Like convicted murderess Linda Carty, convicted and executed murderer Troy Davis, convicted murderess Zoora Shah, convicted murderer Satpal Ram, and way back in the 1960s, convicted and executed murderer James Hanratty, Mumia Abu-Jamal has attracted a small army of supporters, though not so small in his case. These people are largely a) dumb, b) ignorant, or c) they just don't care, having an ideological commitment to what they think he stands for that far outweighs any commitment to truth, objectivity, logic, evidence, reason, and most of all, justice, that any of them may have.
The judicial process in American capital cases is notoriously slow, but it is seldom as slow as this. The reason Mumia has not been executed - the only reason - is because his small but dedicated army of liars and much larger army of dupes have managed to engineer a lengthy sequence of totally spurious appeals.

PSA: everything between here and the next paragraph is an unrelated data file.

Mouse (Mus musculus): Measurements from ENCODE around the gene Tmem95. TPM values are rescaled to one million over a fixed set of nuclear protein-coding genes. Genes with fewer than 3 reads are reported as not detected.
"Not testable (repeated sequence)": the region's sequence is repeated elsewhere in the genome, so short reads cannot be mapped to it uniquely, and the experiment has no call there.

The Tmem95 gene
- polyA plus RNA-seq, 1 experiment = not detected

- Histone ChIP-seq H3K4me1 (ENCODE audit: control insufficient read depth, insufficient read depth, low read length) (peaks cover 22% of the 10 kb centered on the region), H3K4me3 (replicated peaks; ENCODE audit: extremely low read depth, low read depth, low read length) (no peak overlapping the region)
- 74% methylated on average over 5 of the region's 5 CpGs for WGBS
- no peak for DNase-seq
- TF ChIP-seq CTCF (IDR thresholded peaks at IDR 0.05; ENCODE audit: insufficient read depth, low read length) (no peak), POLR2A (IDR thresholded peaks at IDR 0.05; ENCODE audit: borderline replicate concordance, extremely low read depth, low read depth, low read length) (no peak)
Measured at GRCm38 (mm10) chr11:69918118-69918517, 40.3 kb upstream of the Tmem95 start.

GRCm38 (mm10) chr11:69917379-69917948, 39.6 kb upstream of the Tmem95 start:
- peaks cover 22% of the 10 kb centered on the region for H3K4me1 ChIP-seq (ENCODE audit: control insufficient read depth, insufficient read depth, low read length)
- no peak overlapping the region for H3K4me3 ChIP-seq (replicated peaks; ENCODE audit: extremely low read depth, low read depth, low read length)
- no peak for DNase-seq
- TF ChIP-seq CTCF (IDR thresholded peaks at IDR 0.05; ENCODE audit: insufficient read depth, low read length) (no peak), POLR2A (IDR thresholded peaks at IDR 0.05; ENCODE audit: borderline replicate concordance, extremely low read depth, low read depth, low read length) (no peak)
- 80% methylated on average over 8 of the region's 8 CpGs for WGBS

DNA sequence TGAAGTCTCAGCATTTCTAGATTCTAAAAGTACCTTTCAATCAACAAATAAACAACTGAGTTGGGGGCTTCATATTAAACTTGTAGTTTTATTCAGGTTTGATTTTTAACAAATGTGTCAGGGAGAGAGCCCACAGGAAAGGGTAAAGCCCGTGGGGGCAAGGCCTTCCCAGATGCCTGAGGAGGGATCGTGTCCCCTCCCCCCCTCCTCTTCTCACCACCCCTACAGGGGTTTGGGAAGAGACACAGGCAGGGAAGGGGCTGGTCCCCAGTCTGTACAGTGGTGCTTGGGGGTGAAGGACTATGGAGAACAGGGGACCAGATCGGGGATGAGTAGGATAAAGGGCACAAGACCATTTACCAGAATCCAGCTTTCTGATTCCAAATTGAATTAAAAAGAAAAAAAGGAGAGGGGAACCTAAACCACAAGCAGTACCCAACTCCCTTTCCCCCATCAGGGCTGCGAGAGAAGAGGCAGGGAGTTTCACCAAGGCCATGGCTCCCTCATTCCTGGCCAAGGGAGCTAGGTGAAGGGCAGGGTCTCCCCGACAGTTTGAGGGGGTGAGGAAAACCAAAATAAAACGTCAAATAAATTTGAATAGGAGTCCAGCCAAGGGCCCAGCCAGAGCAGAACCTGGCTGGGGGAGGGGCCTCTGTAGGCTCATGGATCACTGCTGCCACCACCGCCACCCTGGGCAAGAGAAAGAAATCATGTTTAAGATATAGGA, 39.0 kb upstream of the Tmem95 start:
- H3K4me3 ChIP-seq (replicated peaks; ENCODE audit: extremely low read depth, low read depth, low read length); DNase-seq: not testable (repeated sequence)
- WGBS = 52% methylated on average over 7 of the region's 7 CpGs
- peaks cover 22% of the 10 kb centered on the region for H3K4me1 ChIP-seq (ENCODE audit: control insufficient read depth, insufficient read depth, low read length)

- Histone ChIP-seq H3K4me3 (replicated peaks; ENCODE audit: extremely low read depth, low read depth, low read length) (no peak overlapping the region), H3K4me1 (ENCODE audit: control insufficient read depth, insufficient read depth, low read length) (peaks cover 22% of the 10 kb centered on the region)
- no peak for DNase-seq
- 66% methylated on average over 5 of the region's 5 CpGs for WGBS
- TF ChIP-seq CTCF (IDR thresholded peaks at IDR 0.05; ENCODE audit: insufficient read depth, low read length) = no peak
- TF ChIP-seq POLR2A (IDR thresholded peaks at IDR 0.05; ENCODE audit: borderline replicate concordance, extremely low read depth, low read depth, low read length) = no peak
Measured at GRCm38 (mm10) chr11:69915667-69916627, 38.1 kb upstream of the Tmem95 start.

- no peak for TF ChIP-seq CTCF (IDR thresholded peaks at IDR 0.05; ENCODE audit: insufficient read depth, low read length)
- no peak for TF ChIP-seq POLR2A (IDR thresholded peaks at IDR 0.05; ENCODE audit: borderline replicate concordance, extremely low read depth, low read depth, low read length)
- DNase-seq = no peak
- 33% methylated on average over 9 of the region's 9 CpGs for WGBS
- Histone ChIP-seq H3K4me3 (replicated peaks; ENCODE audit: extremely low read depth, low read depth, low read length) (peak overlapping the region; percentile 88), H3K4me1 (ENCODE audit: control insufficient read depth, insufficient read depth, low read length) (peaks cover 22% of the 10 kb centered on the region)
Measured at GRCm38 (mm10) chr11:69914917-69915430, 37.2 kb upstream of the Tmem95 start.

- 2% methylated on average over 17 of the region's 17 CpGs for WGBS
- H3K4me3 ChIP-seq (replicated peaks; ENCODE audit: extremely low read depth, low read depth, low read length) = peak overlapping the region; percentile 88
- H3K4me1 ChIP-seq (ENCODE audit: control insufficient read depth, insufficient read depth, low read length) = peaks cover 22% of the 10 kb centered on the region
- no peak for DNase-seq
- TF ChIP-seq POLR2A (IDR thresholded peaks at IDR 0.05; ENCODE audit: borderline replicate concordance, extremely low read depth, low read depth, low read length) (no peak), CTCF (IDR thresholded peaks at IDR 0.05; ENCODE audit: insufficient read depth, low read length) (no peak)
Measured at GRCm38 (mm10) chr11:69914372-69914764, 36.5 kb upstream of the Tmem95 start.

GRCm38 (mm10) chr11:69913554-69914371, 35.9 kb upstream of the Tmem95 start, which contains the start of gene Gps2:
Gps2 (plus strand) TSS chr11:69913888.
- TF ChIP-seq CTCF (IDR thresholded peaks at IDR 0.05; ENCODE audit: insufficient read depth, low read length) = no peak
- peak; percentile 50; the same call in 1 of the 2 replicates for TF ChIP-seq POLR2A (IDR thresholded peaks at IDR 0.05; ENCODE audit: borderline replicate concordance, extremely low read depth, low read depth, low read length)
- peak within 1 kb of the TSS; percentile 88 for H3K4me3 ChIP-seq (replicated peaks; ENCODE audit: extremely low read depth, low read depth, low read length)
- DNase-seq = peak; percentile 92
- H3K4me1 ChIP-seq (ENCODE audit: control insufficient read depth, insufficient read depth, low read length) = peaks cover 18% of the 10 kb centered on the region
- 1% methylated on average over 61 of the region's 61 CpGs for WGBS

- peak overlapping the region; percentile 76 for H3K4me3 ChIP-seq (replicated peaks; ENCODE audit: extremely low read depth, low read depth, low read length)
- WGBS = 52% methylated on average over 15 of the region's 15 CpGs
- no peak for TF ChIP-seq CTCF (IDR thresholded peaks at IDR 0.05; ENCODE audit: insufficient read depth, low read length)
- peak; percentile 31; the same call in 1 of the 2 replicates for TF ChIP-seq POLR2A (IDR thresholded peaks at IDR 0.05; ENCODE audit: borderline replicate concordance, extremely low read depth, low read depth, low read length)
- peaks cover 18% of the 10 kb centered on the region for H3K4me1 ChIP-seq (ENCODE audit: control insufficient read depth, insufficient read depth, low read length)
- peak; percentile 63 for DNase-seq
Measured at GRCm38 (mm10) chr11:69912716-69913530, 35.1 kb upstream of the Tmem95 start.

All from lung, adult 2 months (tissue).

Though all these appeals have failed, a decade ago a judge decided his death sentence should be overturned on a technicality, and a new sentencing hearing held.
In the past few years there has been a very major development in the Mumia saga outside the courtroom, the arrival on the scene of the independent film maker Tigre Hill.
Himself a native Phillian, Hill shot to fame in 2006 for his documentary The Shame Of A City, which exposed the shabby state of local politics in his hometown, something one suspects is unique neither to Philadelphia nor the United States.
When he decided to make a film about the supposedly controversial case of Mumia Abu-Jamal, many thought that, being a brother, Hill would follow the line of all black radicals, that poor, persecuted Mumia was framed by the racist system, blah, blah, blah.